Intel, Networking, and Royalties
FiringSquad: Does Intel own any portion of Rambus?
No. It's a common misconception. Intel does not own any part of Rambus Inc. Rambus is closely associated to Intel because Intel has selected Rambus as its memory of choice. Rambus does have in place a warrants program for partners who meet certain milestones, such as engineering validation, production volume and market share.
FiringSquad: What kind of milestones does Intel have to reach in order to gain the rights to those Rambus warrants?
Intel's warrants are tied to achieving motherboard and chipset volumes.
FiringSquad: Many people know Rambus as a player in the PC memory industry, but Rambus technology is also present in game consoles such as the Nintendo 64 and the PlayStation2. Does Rambus plan on extending into other markets besides the consumer electronics and computer markets?
Yes. Rambus technology is very well suited for applications requiring high-speed chip connections and high performance memory. Recently, Rambus and several leading network communications companies have announced new products containing Rambus technology. The low pin count, high bandwidth Rambus technology is key to their platforms.
FiringSquad: What kind of networking products currently feature Rambus technology?
We see our various technologies, the RDRAM and RAC, used in different parts of network processors, line cards and back planes today. Separately from RDRAMs and RACs, Rambus has also recently announced a new Serializer/Deserializer cell, or SerDes Cell, for use in high-speed back planes.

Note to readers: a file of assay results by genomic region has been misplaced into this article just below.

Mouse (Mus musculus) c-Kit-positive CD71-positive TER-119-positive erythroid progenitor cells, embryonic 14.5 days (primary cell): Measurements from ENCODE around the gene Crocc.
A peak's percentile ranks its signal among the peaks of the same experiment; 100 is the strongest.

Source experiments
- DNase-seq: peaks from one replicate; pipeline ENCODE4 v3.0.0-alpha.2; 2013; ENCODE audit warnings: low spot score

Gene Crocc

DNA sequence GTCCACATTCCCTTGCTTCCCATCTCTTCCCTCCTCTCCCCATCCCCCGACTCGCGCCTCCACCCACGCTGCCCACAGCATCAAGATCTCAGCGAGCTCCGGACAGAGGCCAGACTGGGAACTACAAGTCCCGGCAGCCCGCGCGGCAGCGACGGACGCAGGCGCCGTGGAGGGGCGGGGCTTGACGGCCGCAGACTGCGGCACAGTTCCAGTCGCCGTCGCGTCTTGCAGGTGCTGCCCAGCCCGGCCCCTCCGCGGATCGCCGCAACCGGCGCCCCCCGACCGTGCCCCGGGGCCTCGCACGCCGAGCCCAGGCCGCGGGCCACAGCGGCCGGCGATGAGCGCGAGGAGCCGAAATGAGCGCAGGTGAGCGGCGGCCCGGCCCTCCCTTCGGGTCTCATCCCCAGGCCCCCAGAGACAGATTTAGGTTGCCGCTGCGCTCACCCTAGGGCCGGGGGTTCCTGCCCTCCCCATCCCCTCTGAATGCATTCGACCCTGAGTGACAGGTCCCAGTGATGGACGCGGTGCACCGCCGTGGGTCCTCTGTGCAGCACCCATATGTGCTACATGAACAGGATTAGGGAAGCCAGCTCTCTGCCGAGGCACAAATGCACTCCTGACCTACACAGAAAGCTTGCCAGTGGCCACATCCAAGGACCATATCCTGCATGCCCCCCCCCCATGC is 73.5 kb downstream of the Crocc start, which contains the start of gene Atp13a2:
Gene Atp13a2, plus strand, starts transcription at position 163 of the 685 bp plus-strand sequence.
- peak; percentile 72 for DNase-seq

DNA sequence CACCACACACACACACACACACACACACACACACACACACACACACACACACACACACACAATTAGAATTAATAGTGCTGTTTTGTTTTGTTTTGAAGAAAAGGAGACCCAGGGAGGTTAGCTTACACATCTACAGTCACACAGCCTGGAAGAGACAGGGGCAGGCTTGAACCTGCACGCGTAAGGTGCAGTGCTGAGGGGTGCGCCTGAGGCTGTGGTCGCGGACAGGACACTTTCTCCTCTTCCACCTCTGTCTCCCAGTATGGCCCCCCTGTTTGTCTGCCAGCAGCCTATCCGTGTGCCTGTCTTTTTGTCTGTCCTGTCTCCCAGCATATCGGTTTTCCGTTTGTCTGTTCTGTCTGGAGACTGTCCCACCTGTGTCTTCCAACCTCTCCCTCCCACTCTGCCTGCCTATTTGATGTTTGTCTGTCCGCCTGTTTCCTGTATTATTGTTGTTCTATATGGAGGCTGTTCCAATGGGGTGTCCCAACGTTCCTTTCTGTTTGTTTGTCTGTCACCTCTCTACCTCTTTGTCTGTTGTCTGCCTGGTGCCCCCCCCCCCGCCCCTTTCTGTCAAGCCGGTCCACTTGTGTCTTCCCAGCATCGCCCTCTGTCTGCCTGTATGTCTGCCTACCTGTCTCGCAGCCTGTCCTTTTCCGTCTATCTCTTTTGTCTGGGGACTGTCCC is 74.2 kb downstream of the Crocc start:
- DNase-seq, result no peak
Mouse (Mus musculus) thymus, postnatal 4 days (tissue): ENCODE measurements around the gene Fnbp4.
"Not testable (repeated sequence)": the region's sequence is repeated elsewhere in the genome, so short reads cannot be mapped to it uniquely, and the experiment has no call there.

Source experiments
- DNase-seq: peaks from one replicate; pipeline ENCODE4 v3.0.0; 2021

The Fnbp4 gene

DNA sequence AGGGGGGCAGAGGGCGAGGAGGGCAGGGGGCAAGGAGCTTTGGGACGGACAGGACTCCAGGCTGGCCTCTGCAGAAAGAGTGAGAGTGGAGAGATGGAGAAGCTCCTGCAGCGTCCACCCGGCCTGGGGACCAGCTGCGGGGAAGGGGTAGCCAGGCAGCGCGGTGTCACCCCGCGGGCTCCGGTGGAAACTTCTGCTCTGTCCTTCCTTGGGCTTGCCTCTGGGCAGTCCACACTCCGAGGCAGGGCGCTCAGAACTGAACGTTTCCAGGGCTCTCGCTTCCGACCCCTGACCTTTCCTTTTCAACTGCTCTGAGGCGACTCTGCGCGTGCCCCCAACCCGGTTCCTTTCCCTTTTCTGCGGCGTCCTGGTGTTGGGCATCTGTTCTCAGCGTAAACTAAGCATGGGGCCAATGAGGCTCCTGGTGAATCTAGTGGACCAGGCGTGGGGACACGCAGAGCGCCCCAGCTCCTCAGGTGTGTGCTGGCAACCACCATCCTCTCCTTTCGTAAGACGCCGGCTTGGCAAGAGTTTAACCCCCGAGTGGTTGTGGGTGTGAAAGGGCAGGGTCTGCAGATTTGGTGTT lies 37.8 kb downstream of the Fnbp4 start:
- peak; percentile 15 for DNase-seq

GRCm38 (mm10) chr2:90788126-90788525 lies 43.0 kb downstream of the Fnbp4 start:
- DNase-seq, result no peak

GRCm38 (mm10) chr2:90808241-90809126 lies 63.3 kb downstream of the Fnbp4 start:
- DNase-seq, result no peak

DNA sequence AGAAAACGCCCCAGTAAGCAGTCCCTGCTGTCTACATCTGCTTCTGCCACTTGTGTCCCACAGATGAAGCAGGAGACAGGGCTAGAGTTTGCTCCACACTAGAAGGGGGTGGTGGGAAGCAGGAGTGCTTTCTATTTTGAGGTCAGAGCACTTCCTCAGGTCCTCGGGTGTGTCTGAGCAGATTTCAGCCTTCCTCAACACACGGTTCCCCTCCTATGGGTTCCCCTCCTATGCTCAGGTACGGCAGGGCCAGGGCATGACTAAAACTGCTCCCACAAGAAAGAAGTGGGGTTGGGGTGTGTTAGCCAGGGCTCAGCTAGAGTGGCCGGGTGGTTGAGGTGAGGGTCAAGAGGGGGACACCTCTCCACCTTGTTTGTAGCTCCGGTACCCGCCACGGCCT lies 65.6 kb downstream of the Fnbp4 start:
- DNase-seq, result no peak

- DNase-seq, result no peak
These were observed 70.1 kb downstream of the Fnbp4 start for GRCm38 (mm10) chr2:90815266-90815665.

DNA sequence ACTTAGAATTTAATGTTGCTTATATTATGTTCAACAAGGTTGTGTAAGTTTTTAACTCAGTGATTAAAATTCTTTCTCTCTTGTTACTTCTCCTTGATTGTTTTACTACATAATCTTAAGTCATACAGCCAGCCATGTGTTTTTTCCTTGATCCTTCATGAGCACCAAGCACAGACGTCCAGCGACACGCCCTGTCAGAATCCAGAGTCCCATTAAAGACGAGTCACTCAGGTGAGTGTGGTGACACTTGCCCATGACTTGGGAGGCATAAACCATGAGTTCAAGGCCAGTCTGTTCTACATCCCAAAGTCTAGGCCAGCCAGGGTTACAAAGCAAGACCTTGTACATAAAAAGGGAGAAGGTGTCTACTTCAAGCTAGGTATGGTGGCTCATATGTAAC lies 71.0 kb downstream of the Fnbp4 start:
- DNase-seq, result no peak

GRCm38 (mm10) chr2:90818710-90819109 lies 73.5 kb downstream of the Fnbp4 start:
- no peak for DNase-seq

FiringSquad: Can you tell us more about the Rambus royalty on RDRAM? What is the size of the royalty?
All companies have a royalty on IP that they own. In exchange for the Rambus royalty, Rambus shares IP that enables next generation chip connections technology.
Royalty rates vary per customer. Analysts have said they believe the rates to be between 1-2% for DRAM and 3-5% for logic products.
FiringSquad: Let's say that Dell sells an end user a 128MB stick of PC800 RDRAM for $600. How much does Rambus make off that single transaction? Would Rambus make less if the price fell to $100?
OEMs like Dell do not pay royalties to Rambus. The semiconductor partners pay a royalty to Rambus based on their sales price. Over time, as volumes increase, price will come down and the royalty paid to Rambus decreases proportionally.